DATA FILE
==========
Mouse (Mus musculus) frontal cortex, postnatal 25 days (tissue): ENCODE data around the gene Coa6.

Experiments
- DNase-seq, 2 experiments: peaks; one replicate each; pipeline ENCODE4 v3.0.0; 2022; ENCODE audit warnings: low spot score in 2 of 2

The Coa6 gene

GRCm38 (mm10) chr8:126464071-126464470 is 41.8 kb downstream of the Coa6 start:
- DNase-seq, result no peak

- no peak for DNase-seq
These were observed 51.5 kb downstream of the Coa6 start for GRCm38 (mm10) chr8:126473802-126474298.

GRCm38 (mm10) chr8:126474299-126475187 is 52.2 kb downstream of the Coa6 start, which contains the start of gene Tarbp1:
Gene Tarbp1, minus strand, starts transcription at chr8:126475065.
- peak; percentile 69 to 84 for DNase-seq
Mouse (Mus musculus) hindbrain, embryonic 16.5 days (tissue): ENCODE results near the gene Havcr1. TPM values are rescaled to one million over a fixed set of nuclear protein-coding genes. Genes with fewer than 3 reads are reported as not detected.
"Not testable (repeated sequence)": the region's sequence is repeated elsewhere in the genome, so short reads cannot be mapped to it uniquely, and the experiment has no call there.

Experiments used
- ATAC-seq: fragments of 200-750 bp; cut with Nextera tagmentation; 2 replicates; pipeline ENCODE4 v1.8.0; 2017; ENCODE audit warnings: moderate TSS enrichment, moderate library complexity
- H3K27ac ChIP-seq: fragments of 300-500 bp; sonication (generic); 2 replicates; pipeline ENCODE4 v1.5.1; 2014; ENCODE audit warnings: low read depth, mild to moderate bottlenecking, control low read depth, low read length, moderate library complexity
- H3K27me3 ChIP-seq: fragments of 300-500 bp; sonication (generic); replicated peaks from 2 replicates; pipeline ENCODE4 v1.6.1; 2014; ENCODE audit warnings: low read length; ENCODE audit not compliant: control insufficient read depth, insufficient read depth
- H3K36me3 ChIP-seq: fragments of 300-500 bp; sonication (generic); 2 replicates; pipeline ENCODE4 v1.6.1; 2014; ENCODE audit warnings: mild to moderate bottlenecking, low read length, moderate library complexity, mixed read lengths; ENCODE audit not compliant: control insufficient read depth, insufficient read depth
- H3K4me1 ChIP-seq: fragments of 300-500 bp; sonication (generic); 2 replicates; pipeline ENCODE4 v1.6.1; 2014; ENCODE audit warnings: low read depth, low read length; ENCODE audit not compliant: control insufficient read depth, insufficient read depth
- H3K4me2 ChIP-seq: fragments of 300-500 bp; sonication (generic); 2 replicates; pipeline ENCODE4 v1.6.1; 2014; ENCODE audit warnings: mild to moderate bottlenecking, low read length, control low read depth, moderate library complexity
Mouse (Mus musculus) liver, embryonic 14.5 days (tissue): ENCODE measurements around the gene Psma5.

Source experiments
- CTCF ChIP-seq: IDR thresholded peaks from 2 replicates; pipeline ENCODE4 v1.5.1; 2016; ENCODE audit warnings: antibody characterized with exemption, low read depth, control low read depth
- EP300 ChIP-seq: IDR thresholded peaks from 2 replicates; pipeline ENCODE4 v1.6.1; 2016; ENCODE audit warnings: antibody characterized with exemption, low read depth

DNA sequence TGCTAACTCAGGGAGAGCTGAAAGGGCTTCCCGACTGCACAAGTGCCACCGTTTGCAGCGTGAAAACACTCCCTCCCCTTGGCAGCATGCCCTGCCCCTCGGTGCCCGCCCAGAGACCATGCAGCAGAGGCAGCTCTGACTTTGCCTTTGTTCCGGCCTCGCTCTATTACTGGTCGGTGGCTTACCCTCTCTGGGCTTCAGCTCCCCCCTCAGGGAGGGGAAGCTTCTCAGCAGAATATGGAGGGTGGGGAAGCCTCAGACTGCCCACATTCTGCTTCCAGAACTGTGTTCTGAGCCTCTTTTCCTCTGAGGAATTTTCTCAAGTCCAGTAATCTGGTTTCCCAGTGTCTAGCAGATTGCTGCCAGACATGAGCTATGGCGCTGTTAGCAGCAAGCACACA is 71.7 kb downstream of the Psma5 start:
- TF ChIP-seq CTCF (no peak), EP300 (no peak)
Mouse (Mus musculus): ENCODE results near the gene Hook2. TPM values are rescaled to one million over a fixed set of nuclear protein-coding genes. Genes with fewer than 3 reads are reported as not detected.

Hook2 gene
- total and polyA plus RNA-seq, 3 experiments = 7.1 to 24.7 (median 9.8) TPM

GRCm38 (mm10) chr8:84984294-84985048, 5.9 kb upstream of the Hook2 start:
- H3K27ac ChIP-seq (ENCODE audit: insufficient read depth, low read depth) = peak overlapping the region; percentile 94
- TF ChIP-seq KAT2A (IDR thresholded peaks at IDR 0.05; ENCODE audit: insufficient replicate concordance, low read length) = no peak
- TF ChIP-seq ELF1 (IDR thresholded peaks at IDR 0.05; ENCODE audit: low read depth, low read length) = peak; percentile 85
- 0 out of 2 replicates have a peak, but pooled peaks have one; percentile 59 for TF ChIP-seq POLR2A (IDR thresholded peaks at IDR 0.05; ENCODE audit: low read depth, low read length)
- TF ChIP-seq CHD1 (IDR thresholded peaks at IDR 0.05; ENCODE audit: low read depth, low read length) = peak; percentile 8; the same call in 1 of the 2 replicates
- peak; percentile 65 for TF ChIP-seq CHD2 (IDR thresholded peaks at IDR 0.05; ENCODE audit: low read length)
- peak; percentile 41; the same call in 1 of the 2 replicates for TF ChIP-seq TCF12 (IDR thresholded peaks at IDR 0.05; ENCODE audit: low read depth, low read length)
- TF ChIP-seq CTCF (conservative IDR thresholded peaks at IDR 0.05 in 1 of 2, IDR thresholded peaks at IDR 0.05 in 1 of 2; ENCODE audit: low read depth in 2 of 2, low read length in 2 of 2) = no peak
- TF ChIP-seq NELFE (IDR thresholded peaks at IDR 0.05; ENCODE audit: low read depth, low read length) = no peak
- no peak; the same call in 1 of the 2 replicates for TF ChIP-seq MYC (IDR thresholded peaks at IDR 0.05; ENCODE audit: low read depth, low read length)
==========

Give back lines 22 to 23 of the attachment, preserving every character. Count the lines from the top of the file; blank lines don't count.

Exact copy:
Source experiments
- CTCF ChIP-seq: IDR thresholded peaks from 2 replicates; pipeline ENCODE4 v1.5.1; 2016; ENCODE audit warnings: antibody characterized with exemption, low read depth, control low read depth